In Greek mythology, the dríades (Greek: Δρυάδες, Dryádes, from δρῦς, drýs, "oak") were nymphs associated with oak trees. Nymphs of other trees are called hamadríades.
According to an ancient legend, each dríade was born along with a particular tree, from which it exhaled. The Druid lived in or near the tree. When its tree was cut down or killed, the deity would also die. The gods often punished those who destroyed such a tree.
The word druid is also used in a general sense for nymphs who lived in the forest, although alseids are also nymphs associated with woods and forests.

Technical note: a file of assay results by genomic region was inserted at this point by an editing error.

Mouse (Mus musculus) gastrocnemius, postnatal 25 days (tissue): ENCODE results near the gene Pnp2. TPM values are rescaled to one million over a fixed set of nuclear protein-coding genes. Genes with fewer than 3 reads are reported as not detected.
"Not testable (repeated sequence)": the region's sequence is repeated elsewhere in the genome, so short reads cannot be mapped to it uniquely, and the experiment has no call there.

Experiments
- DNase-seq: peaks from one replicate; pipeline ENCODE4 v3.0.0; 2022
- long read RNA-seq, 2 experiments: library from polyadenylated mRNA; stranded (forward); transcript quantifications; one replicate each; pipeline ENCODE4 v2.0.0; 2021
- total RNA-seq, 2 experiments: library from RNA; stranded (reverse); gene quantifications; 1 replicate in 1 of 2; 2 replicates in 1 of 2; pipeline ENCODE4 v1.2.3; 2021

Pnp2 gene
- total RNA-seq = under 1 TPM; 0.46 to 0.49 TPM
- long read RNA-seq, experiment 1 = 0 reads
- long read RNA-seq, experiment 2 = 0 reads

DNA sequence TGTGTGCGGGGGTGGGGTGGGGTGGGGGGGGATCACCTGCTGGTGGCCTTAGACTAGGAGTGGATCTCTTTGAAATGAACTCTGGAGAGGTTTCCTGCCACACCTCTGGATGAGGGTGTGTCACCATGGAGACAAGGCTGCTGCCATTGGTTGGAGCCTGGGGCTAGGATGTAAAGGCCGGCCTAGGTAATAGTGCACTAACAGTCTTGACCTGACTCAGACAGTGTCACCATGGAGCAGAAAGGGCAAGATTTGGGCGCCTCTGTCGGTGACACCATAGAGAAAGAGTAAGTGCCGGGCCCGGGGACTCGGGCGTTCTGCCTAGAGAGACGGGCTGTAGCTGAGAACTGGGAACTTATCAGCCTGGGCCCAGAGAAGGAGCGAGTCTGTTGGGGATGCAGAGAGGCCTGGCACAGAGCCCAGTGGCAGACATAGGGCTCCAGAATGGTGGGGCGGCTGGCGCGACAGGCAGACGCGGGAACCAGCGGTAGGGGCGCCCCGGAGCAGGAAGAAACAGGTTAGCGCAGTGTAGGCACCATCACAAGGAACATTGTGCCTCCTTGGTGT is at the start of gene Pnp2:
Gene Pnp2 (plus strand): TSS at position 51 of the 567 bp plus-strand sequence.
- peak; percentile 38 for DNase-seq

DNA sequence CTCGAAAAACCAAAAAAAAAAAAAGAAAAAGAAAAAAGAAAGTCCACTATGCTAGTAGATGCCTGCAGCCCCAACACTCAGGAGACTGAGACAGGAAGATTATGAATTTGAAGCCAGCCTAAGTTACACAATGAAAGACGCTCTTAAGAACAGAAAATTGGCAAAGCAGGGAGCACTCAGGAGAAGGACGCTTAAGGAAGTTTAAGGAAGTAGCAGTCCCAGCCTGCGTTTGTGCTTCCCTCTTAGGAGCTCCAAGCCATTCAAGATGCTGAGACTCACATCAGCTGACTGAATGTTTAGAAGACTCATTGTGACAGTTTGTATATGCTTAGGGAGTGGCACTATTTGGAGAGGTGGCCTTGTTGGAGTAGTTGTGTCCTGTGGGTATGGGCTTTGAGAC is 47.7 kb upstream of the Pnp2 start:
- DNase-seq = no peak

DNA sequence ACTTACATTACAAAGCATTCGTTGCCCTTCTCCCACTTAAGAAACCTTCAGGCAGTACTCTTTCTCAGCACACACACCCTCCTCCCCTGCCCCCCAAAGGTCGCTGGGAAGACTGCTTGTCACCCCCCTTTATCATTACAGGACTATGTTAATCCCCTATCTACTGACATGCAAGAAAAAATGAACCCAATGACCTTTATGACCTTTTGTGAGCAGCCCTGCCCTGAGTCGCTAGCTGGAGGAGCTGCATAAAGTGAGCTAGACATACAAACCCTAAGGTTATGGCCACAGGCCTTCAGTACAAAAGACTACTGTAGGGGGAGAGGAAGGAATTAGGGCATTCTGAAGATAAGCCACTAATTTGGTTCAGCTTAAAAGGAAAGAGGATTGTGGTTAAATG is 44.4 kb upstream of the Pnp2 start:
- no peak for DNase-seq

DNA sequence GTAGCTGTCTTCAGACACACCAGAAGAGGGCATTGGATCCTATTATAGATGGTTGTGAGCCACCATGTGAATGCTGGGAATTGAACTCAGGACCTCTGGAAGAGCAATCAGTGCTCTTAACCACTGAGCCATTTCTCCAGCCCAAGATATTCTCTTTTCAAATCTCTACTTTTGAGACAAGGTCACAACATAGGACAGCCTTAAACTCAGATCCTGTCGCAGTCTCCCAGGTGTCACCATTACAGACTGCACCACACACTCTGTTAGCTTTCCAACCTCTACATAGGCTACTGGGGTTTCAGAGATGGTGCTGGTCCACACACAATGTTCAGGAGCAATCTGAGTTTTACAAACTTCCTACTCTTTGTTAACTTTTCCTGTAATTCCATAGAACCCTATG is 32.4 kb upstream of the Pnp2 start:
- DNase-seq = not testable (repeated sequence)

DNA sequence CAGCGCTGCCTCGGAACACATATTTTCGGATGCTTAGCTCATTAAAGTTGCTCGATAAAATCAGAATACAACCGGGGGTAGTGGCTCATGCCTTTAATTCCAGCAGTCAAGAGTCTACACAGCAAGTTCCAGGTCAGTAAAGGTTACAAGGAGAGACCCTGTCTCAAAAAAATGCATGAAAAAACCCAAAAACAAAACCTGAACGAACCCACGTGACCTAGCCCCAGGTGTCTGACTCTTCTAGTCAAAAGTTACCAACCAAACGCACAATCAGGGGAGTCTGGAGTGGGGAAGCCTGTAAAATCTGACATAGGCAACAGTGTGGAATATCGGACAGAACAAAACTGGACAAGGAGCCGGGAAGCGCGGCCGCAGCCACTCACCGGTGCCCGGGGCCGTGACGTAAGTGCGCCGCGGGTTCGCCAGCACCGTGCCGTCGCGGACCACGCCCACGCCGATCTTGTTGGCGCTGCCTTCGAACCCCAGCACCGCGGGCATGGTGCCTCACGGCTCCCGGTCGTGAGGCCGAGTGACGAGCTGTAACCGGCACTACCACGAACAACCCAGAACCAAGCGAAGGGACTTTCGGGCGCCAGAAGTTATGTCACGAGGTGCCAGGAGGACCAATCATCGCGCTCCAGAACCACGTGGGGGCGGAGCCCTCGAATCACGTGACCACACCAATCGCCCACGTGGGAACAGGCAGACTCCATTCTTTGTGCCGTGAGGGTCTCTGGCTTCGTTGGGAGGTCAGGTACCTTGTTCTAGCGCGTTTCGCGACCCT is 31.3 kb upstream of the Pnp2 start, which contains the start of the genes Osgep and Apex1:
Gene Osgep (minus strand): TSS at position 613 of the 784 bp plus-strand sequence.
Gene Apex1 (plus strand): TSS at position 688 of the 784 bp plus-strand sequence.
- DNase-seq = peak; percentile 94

In Roman mythology, there were nymphs of the oak woods, called querquetulanas (querquetulanae) or querquetulanae virae (women of the oak woods), and are therefore similar to the Greek dyads, although their remote origins suggest that this is an originally Roman myth, rather than a Greek incorporation.
Such nymphs were responsible for producing the growth of the foliage of these trees. Their name derives from the Latin term for oak grove, querquetum, which in turn derives from the word quercum, oak.
According to Festus, it was believed that in Rome there had once been an oak grove within the city, at the entrance to the Porta Querquetulana, situated on the Servian Wall; it was the sacred grove of the querquetulanas, whose annual bowing was effected by them.